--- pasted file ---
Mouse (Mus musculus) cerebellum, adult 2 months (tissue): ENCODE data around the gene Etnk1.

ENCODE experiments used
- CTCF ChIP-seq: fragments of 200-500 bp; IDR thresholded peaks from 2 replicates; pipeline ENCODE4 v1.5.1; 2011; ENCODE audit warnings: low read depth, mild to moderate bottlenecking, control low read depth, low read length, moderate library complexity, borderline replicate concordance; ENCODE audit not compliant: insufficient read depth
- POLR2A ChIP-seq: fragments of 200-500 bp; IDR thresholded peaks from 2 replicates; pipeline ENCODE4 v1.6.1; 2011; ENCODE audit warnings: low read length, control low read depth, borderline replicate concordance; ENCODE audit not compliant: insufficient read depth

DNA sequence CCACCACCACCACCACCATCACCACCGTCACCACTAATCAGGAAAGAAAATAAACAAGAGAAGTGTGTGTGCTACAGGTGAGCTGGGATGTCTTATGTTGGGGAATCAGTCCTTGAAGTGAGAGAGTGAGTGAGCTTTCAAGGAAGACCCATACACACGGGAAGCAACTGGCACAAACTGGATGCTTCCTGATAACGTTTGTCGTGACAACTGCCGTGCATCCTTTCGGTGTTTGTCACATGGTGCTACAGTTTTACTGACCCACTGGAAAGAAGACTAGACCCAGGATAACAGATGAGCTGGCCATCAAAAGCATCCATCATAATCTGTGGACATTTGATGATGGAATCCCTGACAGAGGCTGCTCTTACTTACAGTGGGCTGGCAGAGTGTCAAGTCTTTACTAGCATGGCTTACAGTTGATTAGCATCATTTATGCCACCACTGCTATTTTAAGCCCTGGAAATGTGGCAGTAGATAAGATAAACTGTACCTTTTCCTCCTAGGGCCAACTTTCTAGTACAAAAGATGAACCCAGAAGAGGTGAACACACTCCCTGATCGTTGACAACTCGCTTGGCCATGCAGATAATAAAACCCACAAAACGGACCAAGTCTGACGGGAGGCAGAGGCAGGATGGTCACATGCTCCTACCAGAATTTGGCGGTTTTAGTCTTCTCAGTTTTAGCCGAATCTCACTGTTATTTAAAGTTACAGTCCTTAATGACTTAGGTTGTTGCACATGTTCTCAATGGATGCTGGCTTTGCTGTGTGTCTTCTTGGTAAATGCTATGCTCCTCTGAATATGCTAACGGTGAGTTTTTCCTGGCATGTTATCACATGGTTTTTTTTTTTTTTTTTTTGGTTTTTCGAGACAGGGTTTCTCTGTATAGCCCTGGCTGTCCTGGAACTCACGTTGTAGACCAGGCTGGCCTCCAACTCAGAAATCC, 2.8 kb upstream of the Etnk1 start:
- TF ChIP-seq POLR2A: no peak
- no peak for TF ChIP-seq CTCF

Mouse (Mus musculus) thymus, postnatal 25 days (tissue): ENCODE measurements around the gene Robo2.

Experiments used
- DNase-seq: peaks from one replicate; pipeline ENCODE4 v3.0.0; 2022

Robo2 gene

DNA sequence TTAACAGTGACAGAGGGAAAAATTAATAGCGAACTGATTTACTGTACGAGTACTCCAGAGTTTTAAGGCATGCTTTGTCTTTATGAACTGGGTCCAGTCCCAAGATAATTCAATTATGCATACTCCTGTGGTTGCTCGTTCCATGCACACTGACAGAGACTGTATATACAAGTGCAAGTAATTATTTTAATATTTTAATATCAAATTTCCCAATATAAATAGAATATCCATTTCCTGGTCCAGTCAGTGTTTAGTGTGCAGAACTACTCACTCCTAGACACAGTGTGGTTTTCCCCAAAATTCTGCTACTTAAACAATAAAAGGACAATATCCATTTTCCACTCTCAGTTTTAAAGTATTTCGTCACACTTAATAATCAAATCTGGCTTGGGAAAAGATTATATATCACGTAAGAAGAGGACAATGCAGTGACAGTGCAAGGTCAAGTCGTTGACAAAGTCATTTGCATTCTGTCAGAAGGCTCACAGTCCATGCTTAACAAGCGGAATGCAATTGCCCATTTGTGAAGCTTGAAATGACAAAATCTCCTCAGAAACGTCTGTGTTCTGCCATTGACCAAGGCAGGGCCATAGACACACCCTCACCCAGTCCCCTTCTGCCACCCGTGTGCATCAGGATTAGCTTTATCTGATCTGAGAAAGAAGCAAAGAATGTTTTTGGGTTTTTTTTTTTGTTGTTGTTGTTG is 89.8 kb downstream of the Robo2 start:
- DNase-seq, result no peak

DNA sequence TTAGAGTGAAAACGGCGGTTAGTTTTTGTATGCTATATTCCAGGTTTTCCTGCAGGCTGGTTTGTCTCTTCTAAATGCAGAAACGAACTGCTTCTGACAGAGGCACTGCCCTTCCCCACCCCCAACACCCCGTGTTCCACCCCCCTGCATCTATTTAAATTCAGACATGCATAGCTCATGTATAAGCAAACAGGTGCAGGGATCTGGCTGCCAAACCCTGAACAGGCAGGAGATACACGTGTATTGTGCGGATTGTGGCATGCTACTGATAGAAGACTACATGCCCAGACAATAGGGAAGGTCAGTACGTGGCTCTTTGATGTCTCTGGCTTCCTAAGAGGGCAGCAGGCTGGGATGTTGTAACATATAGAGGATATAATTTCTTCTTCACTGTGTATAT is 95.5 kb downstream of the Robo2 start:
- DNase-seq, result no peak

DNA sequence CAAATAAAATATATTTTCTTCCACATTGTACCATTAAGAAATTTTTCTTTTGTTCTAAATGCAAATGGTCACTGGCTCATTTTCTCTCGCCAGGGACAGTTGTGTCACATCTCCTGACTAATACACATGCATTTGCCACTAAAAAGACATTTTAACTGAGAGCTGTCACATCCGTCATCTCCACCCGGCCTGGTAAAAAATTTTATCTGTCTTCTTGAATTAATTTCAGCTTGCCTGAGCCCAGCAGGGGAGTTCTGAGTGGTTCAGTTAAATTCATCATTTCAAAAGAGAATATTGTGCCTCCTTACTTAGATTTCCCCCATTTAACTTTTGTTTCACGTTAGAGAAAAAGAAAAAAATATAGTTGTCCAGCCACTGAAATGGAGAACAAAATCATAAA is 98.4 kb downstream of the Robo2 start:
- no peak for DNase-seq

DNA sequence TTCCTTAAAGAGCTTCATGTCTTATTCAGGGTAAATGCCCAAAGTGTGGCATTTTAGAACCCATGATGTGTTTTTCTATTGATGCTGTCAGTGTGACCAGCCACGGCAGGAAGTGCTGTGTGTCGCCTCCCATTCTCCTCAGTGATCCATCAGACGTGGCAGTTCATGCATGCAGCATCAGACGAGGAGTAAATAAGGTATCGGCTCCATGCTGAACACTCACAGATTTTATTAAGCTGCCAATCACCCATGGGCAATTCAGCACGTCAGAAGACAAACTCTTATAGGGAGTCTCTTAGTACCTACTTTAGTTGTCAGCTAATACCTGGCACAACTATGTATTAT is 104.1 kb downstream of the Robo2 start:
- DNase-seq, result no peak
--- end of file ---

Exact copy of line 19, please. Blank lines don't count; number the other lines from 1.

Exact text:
- DNase-seq, result no peak